Much to my surprise, my Lattice XP2 Brevia board arrived in the post today. I printed out the User’s Guide with the schematic because I know I’ll be pouring over the schematics during my lunch break at work and when I get home in the evenings. The kit contains a null-modem (serial port) cable, the 3 inch x 2 inch board, a parallel-port programming cable, and a power adapter with exchange sockets depending on the electrical standard in your region. This is truly a versatile development kit for experimenting with FPGAs.
Because I don’t have a PC with a built in parallel port, I have to use a USB programmer, and I’m still waiting on my Lattice USB programming cable to arrive in the post. Note: Lattice says that USB-to-parallel converters will not work with their parallel port programming cable.
It is often helpful to evaluate the status of the board before beginning with prototyping and development. If I had designed the board myself, I would be checking the voltage levels at critical parts in the circuit and making sure they match they intended levels. I’d also be checking the power-up sequence and reset circuits to make sure that these basic functions behave as expected. I trust, however, that Lattice has taken care of this.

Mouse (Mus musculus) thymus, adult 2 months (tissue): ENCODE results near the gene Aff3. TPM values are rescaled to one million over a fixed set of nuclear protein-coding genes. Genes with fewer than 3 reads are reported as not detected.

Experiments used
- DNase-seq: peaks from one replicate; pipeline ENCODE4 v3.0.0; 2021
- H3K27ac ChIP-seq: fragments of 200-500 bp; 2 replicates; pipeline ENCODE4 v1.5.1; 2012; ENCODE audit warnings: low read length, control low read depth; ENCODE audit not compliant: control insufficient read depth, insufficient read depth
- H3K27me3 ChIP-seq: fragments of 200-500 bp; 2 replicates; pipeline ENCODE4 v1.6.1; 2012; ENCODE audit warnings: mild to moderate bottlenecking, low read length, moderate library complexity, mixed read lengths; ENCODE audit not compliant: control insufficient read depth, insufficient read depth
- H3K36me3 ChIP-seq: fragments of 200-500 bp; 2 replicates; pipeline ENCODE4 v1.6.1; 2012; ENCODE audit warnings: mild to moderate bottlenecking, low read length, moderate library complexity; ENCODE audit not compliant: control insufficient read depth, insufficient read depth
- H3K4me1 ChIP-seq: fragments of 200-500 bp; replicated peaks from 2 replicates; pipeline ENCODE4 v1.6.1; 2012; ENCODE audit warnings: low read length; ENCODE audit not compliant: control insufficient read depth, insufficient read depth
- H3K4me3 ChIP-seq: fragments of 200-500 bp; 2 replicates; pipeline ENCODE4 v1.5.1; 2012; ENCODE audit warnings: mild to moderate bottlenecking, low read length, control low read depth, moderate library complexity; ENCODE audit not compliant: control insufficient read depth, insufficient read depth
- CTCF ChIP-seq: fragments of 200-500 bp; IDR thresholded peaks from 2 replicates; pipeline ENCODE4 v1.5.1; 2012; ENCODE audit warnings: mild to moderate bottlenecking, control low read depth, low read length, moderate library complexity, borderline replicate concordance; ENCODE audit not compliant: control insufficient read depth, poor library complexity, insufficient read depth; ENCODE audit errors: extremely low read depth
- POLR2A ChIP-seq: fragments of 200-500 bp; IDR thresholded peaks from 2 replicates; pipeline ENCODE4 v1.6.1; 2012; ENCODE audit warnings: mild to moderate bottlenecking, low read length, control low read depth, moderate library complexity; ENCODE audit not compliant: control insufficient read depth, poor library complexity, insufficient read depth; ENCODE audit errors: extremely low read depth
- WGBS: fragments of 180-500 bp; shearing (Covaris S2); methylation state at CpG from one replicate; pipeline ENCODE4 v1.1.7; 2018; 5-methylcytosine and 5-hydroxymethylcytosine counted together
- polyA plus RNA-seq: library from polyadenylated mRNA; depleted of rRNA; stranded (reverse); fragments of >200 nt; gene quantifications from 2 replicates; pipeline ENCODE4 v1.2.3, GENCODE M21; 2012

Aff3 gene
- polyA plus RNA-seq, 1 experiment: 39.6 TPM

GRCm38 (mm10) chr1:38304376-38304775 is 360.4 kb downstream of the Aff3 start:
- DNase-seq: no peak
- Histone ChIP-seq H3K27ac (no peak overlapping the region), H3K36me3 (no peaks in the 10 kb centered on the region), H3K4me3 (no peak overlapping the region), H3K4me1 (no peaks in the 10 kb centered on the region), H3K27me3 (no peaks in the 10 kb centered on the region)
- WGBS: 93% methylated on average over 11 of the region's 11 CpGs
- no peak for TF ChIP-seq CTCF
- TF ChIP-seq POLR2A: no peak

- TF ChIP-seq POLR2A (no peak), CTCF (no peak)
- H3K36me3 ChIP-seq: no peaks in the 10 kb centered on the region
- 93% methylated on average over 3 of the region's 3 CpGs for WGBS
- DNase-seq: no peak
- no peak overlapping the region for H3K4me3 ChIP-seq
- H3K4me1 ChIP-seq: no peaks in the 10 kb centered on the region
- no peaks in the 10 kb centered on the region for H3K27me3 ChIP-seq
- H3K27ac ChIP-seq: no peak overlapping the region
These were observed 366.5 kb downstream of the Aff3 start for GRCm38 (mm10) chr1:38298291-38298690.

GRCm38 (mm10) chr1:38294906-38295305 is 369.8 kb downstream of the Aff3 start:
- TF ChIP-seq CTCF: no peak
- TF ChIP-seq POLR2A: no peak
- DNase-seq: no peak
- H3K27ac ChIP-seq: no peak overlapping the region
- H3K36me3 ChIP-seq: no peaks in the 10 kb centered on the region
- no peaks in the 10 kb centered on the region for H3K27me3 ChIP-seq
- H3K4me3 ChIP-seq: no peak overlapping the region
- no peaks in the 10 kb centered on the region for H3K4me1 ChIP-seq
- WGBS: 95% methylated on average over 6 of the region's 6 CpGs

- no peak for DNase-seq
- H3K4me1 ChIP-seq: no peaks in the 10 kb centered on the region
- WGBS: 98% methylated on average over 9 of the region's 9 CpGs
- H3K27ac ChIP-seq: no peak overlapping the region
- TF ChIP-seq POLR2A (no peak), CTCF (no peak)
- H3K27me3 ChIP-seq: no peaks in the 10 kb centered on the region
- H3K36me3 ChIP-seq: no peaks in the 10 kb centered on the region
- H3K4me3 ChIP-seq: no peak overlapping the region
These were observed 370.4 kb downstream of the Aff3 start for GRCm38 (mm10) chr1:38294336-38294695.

My test plan is:
- Connect to the board’s serial interface via a terminal and verify that the factory-installed demo application runs as expected
- Connect to the board’s serial interface with my own software and make sure I can interact with the factory-installed demo application
Connecting to the board with a terminal
If you have a Microsoft Windows workstation, you can follow the Lattice QuickState guide and use HyperTerminal to connect to the board. Though I have Windows installed through a Virtual Machine, I only use it for the Lattice FPGA design software and device programmer. I would like to use my preferred OS, Mac OS X, for interacting with the XP2 board. While Mac OS X does not have a graphical application like Microsoft’s HyperTerminal pre-installed, we can use a terminal tool called screen.
Screen comes installed on Mac OS X and it is accessible via the terminal (of course). The Lattice QuickStart guide says that the serial connection parameters are 8 data bits, no parity, 1 stop bit, no flow control and a baud rate (bits per second) or 115,200. Most of the parameters, except for the baud rate, are rather standard, so I just have to specify the baud rate when I start a new screen session.
screen /dev/tty.usbserial-A600cGQW 115200
Now I just have to press the reset button on the XP2 board:
Voila! I am now hooked up to the factory-installed demo application. Next I will use some custom C software and make sure I can interact with the demo application.